A Scottish Government advert is using green slime to show how easily coronavirus can be spread around your home.
The brief but grim ad shows a young woman leaving slime all over surfaces in her granddad's home to reinforce the country's "don't kill your grandparents" message, according to Metro UK.
In the film, the young woman gives her granddad a hug and then makes him a cup of tea, leaving the slimy green "virus" all over the mugs, kettle and cupboards in the kitchen.
She's also shown watching clips of a night out on her phone, implying that's where she caught the virus.
Then her granddad is shown covered in slime as he thanks her for the cuppa.
The video ends with the message "Don't pass coronavirus to those you love".
Photo / Scottish Government
UK viewers have said the advert, which includes a horror-film kind of soundtrack and dim lighting, really "brings home the risk of not following the guidelines correctly".
One Twitter user called it "simple but excellent", and another said that if the virus was so visible in real life, people would take it "100 per cent more seriously".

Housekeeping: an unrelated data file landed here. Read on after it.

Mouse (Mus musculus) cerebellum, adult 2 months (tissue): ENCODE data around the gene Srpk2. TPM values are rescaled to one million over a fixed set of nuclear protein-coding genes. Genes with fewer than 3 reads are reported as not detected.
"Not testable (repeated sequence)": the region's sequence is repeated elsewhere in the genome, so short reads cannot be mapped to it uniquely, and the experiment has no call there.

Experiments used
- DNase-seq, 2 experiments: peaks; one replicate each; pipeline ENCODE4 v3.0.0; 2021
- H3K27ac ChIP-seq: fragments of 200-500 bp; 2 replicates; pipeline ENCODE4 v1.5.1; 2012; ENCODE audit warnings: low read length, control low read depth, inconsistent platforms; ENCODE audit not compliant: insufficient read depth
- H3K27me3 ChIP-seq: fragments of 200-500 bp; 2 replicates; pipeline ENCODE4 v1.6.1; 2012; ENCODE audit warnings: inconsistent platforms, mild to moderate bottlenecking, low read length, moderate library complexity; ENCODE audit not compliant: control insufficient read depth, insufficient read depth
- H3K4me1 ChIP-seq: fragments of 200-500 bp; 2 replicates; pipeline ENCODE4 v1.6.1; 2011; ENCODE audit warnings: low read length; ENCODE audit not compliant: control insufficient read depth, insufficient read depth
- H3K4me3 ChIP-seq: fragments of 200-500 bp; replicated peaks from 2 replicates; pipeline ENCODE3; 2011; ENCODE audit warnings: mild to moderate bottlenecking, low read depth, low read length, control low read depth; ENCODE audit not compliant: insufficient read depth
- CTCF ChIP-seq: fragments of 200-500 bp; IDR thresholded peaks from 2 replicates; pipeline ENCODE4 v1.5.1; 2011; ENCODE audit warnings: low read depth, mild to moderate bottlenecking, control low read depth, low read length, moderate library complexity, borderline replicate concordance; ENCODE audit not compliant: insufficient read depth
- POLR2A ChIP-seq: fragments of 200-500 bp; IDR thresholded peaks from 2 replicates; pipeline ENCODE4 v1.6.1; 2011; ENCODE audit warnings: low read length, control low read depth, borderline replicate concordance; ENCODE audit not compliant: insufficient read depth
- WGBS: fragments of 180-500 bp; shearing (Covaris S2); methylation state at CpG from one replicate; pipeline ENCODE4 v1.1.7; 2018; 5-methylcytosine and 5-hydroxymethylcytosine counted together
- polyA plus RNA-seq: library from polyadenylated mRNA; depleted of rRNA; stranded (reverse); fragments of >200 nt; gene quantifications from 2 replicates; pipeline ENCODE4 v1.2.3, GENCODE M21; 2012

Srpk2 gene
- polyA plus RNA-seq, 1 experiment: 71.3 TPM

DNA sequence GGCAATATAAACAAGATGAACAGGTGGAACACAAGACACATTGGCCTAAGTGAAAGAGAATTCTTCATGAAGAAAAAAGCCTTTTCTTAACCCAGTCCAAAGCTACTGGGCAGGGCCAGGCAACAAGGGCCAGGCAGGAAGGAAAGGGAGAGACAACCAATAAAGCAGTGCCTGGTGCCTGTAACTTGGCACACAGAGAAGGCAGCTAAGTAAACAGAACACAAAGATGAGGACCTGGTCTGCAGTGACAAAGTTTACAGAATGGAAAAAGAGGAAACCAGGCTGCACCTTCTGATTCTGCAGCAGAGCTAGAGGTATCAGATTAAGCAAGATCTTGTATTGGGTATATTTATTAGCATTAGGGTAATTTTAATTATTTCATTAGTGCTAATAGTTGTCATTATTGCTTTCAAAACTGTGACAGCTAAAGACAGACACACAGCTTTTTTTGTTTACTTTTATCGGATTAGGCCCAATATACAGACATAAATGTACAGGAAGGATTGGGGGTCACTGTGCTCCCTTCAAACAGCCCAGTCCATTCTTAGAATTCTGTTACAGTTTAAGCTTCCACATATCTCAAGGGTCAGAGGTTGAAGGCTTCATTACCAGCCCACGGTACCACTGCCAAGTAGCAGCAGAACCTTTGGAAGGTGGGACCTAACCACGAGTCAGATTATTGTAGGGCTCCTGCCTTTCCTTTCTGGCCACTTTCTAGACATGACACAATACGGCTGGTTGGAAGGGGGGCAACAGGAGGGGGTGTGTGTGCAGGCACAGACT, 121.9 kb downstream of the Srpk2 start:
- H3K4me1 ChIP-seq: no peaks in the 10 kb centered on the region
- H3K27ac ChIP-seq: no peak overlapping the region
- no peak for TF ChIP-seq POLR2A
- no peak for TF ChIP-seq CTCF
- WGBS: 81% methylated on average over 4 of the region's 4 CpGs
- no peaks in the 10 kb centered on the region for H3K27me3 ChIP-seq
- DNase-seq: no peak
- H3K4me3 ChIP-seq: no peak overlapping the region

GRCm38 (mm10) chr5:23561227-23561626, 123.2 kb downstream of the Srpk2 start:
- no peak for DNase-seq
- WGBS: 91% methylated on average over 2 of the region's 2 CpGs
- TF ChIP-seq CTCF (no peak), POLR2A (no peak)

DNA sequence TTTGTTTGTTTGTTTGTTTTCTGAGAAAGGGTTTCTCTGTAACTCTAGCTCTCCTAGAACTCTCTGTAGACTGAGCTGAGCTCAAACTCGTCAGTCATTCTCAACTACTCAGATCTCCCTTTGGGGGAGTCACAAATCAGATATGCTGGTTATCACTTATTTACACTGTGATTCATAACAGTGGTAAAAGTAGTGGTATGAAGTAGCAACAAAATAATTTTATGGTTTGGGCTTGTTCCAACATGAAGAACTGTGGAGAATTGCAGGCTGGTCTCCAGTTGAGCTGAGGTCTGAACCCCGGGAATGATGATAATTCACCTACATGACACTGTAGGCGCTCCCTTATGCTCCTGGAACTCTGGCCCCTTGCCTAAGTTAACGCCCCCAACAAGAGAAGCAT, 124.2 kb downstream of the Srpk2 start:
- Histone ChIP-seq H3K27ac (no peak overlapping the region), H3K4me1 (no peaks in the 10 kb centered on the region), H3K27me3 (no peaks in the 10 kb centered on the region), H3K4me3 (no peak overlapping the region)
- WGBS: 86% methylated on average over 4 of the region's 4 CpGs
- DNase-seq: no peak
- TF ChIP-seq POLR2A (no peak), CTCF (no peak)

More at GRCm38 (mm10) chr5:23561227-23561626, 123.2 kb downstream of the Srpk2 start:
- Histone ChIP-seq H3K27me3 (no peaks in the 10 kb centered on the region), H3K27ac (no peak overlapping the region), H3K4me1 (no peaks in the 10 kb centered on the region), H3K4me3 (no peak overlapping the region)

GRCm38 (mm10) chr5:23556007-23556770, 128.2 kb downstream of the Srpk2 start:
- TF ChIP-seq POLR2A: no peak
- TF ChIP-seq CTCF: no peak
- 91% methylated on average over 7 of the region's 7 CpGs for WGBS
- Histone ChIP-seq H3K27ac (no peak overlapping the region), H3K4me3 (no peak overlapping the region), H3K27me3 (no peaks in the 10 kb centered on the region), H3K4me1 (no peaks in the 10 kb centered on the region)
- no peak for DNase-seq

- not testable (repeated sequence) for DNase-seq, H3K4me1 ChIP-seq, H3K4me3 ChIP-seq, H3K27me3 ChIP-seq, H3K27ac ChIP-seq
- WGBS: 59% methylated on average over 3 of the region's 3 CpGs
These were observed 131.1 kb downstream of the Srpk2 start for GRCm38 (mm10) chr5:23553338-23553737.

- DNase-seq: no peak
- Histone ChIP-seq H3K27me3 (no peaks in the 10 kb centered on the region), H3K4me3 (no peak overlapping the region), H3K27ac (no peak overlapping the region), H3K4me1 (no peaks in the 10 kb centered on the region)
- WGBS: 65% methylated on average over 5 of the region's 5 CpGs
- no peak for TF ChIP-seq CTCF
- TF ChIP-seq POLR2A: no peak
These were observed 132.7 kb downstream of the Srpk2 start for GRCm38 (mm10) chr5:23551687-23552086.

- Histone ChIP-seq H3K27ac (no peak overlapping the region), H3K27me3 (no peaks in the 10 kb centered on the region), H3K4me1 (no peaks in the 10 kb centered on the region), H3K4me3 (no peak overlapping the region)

But others have slammed the "divisive" advert for "scaremongering", particularly as it blames younger generations for spreading Covid-19.
Some were concerned that older people could be isolated as relatives would be too worried about spreading the virus to visit.
British governments have spent millions on public messaging and campaigns since the pandemic hit - is it time for New Zealand to follow suit?
Apart from the clinical "this is a Covid-19 announcement" ads on TV and radio, New Zealand doesn't have an equivalent.
Maybe it's time to apply the same Kiwi ingenuity we pour into our drink-driving and flying safety ads to messaging about how to stop the spread of Covid-19.
Public Health England spent £44 million ($85m) between March 23 and June 30 on advertising. The spend was almost 5000 per cent more than the same time period last year, including ads on radio, TV, newspapers and billboards.
Scotland recorded its biggest single daily rise in Covid-19 cases yesterday, when 486 people tested positive in 24 hours.
This article was first published on the NZ Herald and is republished here with permission.